Google Pixel 5a Mid-Range Phone Visits FCC Ahead Of Rumored Fall U.S. Launch
Today, we're learning the Pixel 5a has made a critical stop on its way to the U.S. market: it visited the Federal Communications Commission (FCC). Three models in total -- G1F8F, GR0M2, and G4S1M -- appeared at the FCC, all of which feature sub-6GHz 5G bands. However, given that this is a mid-range device, Google didn't include mmWave support for cost reasons.
Of the three models displayed, the G1F8F is probably destined for the U.S. market as it supports the most LTE and sub-6GHz 5G bands according to Android Police. According to the FCC, another difference is that only the G1F8F supports CDMA bands -- the other two models have CDMA disabled in software/firmware.
According to the most recent rumors concerning the Pixel 5a, it might not represent as significant a leap over the Pixel 4a as its name would suggest. According to references in earlier Android 12 Developer Previews, the Pixel 5a will feature a Qualcomm Snapdragon 765G SoC, the same one used on the Pixel 4a 5G.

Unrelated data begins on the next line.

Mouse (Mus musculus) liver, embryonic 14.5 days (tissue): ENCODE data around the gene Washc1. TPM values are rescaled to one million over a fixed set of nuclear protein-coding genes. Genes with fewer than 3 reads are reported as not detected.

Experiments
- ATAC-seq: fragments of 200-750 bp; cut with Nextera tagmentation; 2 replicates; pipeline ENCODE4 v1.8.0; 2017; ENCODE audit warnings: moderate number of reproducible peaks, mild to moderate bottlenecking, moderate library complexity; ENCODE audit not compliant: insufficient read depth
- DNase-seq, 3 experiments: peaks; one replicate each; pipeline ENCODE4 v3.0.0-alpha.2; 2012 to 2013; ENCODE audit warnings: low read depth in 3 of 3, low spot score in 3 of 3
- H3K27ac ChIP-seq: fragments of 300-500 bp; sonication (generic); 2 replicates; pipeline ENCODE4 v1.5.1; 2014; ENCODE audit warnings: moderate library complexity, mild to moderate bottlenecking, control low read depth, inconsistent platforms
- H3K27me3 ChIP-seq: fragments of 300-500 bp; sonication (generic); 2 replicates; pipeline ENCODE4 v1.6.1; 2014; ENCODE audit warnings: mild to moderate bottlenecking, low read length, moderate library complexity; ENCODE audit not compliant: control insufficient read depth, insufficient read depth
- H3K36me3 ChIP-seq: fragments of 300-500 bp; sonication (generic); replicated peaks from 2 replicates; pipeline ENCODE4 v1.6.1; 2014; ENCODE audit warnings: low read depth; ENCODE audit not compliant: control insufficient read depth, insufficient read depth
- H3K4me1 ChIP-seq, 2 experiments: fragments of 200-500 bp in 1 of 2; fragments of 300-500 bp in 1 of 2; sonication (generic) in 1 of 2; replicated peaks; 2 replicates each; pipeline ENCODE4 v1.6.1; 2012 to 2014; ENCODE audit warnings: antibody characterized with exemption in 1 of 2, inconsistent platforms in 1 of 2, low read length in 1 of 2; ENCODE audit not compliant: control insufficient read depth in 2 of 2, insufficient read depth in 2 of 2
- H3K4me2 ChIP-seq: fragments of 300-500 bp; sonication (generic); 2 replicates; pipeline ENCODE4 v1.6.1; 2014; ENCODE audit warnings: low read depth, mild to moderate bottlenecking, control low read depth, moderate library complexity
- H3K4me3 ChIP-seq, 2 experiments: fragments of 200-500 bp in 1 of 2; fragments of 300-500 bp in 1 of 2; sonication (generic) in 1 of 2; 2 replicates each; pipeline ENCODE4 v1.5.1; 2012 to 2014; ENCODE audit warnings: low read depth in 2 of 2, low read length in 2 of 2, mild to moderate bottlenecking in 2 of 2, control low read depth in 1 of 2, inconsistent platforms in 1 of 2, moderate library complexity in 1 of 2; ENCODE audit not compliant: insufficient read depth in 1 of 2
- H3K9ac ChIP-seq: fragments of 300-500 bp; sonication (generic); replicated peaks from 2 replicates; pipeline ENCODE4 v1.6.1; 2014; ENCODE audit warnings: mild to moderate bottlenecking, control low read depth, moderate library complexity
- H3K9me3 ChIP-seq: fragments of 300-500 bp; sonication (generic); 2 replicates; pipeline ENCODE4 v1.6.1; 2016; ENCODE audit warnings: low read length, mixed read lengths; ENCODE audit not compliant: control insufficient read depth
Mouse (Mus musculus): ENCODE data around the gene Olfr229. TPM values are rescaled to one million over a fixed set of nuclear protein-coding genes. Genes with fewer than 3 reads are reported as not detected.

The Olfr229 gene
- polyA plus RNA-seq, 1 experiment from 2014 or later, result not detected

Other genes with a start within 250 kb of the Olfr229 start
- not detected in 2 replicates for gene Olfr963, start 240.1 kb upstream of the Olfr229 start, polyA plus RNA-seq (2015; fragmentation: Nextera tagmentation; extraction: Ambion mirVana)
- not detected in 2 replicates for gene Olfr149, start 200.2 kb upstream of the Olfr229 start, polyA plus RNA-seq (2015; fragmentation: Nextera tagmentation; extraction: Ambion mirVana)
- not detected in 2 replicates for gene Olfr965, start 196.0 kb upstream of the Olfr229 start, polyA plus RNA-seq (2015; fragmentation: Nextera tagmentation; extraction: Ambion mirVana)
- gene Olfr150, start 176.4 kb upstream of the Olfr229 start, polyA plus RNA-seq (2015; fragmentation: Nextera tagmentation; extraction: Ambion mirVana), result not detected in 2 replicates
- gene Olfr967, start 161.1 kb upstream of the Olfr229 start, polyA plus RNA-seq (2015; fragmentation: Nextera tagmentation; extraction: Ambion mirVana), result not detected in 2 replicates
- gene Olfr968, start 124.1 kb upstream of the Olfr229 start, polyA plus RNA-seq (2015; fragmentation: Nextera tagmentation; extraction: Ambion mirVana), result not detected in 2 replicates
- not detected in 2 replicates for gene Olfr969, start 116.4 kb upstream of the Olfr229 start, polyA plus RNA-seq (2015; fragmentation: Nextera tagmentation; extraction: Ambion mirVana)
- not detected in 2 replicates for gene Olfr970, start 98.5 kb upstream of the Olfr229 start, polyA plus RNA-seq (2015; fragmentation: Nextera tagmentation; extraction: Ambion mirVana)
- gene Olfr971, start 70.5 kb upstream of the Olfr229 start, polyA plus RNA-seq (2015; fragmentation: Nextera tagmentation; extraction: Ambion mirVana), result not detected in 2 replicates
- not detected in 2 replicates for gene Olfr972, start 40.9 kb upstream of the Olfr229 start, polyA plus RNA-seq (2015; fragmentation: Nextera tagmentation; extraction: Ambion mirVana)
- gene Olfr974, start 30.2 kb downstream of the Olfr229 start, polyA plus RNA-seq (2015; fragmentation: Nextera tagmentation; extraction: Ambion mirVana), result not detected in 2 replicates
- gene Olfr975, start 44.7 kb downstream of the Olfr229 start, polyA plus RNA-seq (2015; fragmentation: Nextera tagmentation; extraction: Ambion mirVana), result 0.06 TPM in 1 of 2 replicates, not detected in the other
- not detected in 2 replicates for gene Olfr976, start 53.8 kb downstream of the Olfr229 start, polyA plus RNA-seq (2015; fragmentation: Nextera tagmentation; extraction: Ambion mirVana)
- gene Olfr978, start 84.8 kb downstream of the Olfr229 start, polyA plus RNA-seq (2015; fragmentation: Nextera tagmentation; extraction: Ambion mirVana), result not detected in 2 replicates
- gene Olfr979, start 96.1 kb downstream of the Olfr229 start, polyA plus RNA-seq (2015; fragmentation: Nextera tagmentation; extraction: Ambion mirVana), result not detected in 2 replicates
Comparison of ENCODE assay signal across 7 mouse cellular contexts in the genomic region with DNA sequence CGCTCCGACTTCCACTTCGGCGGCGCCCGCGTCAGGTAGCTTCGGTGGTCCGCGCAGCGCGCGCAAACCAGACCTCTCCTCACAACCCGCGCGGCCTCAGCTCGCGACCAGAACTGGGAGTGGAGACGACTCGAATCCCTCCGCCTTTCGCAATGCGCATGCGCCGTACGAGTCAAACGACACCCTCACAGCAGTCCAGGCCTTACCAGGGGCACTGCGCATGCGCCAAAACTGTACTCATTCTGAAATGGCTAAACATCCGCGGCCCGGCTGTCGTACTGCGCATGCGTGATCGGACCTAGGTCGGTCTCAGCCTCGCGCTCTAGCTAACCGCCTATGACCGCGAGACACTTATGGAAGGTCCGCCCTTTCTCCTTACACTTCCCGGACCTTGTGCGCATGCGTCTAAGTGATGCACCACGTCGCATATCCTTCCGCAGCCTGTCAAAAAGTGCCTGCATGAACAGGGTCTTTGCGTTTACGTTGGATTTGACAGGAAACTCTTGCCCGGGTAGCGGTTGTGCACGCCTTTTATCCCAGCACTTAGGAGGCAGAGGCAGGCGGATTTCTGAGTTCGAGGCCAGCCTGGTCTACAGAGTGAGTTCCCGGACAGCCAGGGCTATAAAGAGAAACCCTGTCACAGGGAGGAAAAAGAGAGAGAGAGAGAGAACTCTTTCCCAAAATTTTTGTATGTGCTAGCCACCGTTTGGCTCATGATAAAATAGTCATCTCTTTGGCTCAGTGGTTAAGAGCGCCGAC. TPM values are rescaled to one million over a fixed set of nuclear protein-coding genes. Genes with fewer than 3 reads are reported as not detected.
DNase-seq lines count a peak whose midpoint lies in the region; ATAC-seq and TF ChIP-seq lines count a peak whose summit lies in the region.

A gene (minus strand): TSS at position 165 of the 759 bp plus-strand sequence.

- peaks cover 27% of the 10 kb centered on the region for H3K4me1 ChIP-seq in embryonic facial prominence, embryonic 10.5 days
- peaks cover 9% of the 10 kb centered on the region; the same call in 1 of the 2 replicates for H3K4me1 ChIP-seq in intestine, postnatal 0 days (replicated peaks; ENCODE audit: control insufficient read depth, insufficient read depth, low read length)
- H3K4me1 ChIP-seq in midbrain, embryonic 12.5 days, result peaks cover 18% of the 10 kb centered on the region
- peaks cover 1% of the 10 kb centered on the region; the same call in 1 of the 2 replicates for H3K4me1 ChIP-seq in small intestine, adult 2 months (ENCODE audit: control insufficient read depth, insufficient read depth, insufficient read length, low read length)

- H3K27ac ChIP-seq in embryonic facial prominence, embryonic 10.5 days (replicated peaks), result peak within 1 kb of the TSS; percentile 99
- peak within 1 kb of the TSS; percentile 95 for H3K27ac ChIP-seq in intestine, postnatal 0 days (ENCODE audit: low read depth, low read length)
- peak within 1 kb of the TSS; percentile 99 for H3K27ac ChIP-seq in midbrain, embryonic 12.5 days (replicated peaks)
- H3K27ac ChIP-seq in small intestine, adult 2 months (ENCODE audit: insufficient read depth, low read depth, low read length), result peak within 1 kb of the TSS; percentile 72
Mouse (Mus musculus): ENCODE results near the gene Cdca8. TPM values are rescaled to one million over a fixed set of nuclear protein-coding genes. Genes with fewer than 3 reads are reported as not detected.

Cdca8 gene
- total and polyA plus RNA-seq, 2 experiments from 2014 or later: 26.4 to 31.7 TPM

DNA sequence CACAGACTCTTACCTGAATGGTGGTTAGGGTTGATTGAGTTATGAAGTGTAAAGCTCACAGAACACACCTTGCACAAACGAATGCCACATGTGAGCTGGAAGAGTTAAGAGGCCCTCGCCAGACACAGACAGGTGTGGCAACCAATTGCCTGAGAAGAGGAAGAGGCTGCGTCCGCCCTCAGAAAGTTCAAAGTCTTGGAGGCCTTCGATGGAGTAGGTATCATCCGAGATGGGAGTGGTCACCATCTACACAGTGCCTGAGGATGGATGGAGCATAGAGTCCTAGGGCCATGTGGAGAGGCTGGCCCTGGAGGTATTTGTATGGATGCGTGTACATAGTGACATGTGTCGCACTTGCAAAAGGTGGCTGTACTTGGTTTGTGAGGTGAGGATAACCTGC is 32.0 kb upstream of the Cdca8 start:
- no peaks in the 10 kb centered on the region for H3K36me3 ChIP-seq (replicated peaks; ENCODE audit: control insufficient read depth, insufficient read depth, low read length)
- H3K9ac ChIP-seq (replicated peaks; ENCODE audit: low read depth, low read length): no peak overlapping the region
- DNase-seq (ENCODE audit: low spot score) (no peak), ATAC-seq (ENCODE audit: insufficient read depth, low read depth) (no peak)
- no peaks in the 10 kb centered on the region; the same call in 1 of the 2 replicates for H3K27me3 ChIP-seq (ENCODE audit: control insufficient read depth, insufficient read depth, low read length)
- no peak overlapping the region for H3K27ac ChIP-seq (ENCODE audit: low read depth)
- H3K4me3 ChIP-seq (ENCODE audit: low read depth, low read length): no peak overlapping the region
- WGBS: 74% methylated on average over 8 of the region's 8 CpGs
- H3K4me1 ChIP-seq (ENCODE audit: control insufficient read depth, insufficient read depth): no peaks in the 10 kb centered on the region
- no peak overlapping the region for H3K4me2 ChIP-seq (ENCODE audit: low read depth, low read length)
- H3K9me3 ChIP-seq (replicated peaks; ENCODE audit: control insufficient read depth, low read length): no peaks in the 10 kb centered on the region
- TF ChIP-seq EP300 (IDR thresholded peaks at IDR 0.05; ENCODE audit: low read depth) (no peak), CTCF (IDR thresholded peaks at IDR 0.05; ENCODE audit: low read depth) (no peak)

We hoped that Google would use the newly announced Snapdragon 778G SoC, Qualcomm's latest mid-range 5G SoC. This 8-core SoC is more performant than the 765G, is built on the 6nm process node, and uses a Snapdragon X53 5G modem. However, if it's true that performance won't improve year-over-year, we wonder what Google will do to differentiate the Pixel 5a from its Pixel 4a 5G successor.
With that said, if you need more power, the aforementioned Pixel 6 and Pixel 6 Pro are expected to bring flagship performance with the Snapdragon 888 SoC along with flagship-worthy features (120Hz QHD+ display, wireless charging, in-display fingerprint reader). If the Snapdragon 888 is a no-go, another rumor claims that Google will use its homegrown Whitechapel SoC.
The Pixel 5a and Pixel 6/6 Pro are expected to launch at a Google hardware event this fall.